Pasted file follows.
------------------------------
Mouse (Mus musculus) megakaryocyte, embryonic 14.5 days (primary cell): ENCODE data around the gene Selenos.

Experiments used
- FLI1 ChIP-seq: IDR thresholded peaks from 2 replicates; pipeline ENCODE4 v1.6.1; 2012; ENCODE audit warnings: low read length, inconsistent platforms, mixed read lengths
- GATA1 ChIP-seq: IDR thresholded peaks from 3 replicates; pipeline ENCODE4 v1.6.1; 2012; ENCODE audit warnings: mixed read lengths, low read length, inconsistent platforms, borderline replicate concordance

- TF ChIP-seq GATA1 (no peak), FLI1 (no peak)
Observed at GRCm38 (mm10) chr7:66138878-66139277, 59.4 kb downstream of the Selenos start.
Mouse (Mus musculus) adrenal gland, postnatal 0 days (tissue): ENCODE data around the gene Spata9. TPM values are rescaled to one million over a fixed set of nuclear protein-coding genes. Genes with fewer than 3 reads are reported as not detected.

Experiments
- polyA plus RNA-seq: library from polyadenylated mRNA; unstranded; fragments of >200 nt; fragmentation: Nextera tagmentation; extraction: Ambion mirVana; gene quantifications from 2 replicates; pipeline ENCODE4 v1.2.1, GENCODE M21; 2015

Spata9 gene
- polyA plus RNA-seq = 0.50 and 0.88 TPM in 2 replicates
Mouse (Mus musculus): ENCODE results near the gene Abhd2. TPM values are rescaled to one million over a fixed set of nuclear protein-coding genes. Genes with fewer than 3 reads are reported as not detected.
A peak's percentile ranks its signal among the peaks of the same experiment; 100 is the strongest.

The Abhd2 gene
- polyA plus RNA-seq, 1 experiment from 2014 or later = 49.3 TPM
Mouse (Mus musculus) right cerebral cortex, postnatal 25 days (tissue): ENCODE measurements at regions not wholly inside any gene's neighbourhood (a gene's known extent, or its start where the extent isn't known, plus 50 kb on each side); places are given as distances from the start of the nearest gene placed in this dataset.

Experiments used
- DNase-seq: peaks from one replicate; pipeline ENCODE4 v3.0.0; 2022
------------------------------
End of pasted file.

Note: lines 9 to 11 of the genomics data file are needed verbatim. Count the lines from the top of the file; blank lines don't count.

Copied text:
- polyA plus RNA-seq: library from polyadenylated mRNA; unstranded; fragments of >200 nt; fragmentation: Nextera tagmentation; extraction: Ambion mirVana; gene quantifications from 2 replicates; pipeline ENCODE4 v1.2.1, GENCODE M21; 2015

Spata9 gene
- polyA plus RNA-seq = 0.50 and 0.88 TPM in 2 replicates